Had a large factory buildings on each corner. Toogood's who made metal tubes and Samuel Groves Ltd who did metal pressings, next to them was Lingards who made children clothes.  Across the road was “The Rec” (Musgrave Road Recreation Ground) with it's own “Parky” (park keeper) who had his own hut and coal fire.  The lower surface of the rec was tarmac suitable for all games; the upper level (yes two levels) there was a full size crown green bowling surface.  Pay the parky for the game and the loan of the woods and rubber, most times we could only afford to sit on the bench and watch others play.  Next to the rec was a passageway called “The Gully” very-very steep, it was used by all the young and the old as a short cut to Talbot Street and Benson Road Junior and Handsworth New Road senior schools beyond.  On wintry days an Olympic size ice slide was made by the more sure footed .  Leaving the others to climb or descend the gully hanging on to the railings, funny to watch when you are young (sorry). Under the railway bridge in Musgrave Road and on the corner of Park Road was our church St Chrysostom's now demolished.  The youth club provided summer outings that probably was the only holiday most of us ever had until we left school and started work.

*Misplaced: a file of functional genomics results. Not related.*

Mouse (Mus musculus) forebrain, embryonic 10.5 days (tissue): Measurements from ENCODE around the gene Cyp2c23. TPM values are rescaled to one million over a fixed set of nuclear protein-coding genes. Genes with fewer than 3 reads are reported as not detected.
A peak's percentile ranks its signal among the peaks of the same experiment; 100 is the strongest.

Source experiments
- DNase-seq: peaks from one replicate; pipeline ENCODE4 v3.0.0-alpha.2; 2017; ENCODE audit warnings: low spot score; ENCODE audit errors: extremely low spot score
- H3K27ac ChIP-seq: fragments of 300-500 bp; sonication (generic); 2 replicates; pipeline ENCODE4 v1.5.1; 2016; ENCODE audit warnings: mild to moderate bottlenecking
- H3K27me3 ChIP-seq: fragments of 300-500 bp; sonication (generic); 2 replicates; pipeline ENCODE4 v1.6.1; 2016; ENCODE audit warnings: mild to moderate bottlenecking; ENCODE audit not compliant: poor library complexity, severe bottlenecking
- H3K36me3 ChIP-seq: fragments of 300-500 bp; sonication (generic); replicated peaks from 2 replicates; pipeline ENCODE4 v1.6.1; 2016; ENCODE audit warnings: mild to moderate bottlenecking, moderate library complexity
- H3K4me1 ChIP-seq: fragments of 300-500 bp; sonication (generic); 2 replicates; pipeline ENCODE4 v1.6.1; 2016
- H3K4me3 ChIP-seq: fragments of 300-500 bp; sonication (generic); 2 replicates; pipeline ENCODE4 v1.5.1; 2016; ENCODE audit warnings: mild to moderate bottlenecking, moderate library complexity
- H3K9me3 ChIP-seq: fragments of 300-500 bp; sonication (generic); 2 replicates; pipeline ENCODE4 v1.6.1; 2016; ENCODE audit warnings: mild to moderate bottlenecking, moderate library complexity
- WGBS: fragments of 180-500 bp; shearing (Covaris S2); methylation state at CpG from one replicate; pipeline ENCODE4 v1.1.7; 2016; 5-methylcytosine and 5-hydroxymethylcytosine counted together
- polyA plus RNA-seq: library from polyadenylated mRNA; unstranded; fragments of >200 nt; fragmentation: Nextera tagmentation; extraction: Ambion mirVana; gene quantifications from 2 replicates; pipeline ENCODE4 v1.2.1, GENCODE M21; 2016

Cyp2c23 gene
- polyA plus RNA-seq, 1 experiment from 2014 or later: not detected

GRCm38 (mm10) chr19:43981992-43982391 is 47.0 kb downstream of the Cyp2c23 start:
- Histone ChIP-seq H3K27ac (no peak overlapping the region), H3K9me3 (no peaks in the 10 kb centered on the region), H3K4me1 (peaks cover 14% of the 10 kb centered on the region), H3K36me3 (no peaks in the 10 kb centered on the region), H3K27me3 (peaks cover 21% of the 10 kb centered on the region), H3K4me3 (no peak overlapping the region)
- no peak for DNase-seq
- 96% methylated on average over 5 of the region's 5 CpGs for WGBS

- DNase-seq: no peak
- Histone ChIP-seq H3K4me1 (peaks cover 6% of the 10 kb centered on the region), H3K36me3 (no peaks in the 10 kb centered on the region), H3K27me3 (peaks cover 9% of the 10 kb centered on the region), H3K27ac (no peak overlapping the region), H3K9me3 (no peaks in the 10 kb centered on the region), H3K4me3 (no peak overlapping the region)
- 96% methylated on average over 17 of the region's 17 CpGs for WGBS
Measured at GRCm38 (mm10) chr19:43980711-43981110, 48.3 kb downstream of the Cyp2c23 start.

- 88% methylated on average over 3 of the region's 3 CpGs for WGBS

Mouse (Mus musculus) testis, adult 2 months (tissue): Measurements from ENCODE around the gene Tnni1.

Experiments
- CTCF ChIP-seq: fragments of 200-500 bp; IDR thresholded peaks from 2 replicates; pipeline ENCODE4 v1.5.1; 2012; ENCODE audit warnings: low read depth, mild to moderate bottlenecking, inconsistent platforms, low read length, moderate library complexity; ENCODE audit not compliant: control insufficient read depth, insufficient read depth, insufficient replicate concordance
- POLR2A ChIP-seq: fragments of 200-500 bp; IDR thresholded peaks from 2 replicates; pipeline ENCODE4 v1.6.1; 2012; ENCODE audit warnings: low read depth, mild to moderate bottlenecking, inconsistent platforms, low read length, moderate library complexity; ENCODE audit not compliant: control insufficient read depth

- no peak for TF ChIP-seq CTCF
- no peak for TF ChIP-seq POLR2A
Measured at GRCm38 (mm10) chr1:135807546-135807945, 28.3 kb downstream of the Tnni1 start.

by Ted Rudge

MUSGRAVE ROAD.  I remember when the rec in Musgrave Road had a pool were the bowling green was and the parky use to chase us back up the gully into Talbot Street if he caught us we had a clipping around the head and another when he handed us over to our Mom and Dads ..lovely days Best wishes.by Colin Aston

MUSGRAVE ROAD                                                                                                                                                                                  I would like to find a photograph of Musgrave Road, The Devonshire Arms or one of the Cottage Baths in Bacchus Road (many a happy Sunday mornings we have spent there, the family marching up there with our towels and soap) by Norman Beech  normanbeech@blueyonder.co.uk